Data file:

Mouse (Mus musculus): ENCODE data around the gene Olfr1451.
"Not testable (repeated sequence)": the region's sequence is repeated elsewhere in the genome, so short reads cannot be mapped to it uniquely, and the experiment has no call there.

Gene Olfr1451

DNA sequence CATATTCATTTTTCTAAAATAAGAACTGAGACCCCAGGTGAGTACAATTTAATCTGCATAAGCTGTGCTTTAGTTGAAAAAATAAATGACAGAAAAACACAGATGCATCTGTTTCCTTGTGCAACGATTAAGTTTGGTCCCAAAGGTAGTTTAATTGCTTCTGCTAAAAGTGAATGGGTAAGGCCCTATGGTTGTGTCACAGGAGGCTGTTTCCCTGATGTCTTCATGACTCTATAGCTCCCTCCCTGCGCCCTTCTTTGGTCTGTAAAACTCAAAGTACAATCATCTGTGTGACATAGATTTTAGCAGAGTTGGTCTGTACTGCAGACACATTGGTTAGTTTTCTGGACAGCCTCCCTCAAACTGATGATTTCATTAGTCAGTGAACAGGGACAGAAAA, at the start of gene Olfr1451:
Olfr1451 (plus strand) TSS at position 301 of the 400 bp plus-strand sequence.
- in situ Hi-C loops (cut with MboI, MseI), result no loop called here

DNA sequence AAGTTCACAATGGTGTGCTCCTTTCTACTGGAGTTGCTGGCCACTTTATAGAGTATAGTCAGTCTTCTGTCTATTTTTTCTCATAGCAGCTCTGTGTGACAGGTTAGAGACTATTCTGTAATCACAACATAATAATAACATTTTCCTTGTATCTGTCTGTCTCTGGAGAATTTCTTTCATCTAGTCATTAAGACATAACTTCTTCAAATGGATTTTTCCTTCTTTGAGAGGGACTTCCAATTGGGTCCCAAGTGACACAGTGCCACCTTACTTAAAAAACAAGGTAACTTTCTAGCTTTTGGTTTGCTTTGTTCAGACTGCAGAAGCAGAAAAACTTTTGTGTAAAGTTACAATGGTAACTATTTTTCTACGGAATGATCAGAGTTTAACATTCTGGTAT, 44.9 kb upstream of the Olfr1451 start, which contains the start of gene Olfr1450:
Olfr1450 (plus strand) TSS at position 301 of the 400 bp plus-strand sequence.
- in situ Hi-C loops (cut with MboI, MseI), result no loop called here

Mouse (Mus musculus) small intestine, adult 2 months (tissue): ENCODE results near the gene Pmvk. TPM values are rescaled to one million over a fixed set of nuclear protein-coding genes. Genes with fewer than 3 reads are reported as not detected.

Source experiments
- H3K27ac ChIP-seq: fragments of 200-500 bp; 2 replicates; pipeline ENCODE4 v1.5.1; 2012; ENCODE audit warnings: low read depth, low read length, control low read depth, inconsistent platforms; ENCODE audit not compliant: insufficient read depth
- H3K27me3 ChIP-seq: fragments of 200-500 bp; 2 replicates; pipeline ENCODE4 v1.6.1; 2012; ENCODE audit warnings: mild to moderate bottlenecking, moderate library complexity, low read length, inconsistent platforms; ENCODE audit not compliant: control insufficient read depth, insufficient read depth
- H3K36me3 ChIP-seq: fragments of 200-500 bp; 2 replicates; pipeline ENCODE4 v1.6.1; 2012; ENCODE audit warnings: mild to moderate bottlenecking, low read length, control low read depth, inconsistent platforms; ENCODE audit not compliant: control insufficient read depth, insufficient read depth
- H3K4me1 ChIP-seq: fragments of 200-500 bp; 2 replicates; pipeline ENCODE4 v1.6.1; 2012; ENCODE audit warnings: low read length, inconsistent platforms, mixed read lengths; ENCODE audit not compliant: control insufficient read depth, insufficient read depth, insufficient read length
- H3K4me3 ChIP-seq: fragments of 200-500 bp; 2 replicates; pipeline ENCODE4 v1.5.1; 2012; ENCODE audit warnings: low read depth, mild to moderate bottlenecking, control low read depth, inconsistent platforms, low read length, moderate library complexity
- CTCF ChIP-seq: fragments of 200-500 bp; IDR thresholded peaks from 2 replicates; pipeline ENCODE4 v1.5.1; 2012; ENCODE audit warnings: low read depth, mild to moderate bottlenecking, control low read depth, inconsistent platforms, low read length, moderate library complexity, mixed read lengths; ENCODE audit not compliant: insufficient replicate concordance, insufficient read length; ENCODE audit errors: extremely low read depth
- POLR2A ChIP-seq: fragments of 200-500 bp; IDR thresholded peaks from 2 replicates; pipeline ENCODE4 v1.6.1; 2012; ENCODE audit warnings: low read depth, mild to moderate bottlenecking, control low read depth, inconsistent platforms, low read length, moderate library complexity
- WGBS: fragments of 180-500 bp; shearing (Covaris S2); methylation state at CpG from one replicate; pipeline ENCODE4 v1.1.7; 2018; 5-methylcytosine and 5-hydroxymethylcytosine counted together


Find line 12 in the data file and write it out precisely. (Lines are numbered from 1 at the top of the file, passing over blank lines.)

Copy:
- H3K27ac ChIP-seq: fragments of 200-500 bp; 2 replicates; pipeline ENCODE4 v1.5.1; 2012; ENCODE audit warnings: low read depth, low read length, control low read depth, inconsistent platforms; ENCODE audit not compliant: insufficient read depth